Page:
VIEW’s SurReal series was also catalyzed by the death of her father. Inspired by René Magritte’s surrealist paintings, her work in “The Time We Never Had” features dreamlike images painted in a realist style that tends toward magical realism. She highlights the juxtaposition of geometric, cold backgrounds with the colors and textures of Andean figures.

In El Túnel, a cholita looks out at the sea, a colorful aguayo draped over her shoulder. But she is framed by very cold cream and greige walls. VIEW’s caption reads: “Sustained by and trapped in structures, the girl observes the light at the end of the tunnel. Are we capable of letting go and taking a leap?”

A painting of a woman in a hat sitting on a wall looking at the sea
Kim Gaviria at Marbury Road Photography

Based in Buenos Aires, VIEW left Bolivia at 18 to pursue a degree in scenography that was not available in her native Cochabamba. She stayed there because the professional opportunities for set design are greater than those in Argentina. She turned to oil painting as a form of therapy after her father’s passing.

Her decision to portray typically Andean characters in surrealist settings is noteworthy because of the context in which VIEW produced these paintings. Buenos Aires is a homogeneously white city in which non-white populations have been pushed out and erased. There is a collective societal amnesia about what might have happened to these people. The title of her collection, SurReal, has a double meaning: surreal means “surreal,” like in English, but sur real means “real South,” suggesting these Andean portraits represent the real people of South America.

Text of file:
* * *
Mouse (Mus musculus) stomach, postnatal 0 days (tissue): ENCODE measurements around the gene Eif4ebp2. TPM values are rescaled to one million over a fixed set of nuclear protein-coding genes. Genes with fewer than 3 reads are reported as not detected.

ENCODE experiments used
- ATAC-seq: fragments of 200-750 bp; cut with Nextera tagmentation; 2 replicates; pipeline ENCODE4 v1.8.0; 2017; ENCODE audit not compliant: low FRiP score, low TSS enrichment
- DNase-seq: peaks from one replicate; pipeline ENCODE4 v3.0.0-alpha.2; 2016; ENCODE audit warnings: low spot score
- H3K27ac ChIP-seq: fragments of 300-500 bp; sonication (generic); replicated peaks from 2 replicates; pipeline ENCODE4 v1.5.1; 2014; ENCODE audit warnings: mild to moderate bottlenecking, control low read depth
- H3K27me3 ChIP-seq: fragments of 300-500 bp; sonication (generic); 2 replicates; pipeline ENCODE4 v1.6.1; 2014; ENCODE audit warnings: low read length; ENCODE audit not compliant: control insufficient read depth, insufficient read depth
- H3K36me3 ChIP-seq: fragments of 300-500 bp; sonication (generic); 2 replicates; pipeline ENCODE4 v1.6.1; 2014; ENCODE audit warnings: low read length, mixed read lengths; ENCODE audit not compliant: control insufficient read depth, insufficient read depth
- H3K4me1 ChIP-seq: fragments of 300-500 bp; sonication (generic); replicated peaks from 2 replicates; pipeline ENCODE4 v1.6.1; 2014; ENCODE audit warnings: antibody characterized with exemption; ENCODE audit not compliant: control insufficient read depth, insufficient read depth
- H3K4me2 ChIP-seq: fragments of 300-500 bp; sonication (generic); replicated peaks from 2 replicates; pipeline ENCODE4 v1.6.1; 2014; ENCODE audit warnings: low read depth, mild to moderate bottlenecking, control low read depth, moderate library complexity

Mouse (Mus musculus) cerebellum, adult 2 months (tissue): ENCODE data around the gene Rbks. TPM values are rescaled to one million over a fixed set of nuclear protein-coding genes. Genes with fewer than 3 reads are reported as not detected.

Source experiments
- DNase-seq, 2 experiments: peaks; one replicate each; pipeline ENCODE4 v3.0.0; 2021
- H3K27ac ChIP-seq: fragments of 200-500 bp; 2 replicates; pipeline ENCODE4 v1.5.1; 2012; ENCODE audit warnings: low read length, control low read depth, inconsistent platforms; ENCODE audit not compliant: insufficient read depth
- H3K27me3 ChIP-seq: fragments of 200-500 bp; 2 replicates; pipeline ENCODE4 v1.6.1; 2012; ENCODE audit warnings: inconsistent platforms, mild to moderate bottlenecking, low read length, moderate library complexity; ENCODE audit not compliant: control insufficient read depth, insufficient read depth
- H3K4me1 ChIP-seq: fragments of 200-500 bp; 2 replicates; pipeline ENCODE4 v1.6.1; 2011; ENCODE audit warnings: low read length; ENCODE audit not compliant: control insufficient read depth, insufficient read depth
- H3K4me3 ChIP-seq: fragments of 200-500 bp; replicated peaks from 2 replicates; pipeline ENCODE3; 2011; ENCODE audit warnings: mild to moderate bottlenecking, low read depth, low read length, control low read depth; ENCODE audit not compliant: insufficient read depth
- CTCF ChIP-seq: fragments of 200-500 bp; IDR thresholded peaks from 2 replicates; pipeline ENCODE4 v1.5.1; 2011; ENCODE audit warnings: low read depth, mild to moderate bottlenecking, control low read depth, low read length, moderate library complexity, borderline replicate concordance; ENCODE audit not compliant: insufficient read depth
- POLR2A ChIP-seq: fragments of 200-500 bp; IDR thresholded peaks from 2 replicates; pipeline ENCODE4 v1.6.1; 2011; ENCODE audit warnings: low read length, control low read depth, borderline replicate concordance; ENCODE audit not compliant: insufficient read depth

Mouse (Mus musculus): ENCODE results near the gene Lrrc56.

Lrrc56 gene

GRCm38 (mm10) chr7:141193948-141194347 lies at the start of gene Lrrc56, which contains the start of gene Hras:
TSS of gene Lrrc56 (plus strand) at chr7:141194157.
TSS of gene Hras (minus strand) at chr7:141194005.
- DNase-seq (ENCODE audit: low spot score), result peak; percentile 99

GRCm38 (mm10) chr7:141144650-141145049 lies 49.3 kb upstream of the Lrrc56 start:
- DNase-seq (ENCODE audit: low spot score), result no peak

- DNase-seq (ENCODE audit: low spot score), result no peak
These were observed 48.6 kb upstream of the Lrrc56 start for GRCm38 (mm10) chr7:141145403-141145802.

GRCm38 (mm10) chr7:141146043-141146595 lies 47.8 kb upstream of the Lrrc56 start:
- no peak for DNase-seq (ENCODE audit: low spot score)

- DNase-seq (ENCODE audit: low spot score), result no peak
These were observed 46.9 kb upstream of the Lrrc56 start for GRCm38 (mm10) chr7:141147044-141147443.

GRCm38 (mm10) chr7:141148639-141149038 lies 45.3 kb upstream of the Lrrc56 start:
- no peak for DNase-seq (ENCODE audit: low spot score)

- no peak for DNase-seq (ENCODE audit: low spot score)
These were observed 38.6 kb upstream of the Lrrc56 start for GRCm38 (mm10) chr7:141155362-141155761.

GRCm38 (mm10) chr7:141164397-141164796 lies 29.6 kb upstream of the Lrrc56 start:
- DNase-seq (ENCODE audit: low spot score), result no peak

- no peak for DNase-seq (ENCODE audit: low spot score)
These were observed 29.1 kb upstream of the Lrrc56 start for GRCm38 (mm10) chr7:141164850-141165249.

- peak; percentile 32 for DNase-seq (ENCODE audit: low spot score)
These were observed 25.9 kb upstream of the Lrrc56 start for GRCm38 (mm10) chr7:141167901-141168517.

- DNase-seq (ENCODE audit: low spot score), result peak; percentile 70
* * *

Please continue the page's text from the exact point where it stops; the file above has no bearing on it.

“Considering how small the Bolivian art scene is, I was surprised to find out that the artists didn’t already know each other,” Purkey Levine said. Bolivian art has been entrenched in indigenous traditions and an academic, formal style of art-making, with limited access to international influences and space for experimentation. “Being able to open up my home to allow artists to show more experimental work is my small contribution.”

The four women who exhibited in “The Time We Never Had” are examples of artists who are transforming Bolivian cultural norms into new forms of expression. In their work, the cholita, the matriarch of indigenous Andean culture, is transformed into a symbol of feminist empowerment; water and marine life, Bolivia’s scarce and venerated natural resources, are now manifestations of female love and identity.

Another local artist, Ximena Patiño, commented that this is the first time she’d experienced a group show in such an intimate setting. “Here in La Paz, group shows tend to be in museums and fairs,” she said. “But I really liked this format; it was great to get to know some new artists.”

Showcasing Female Perspectives in Bolivian Contemporary Art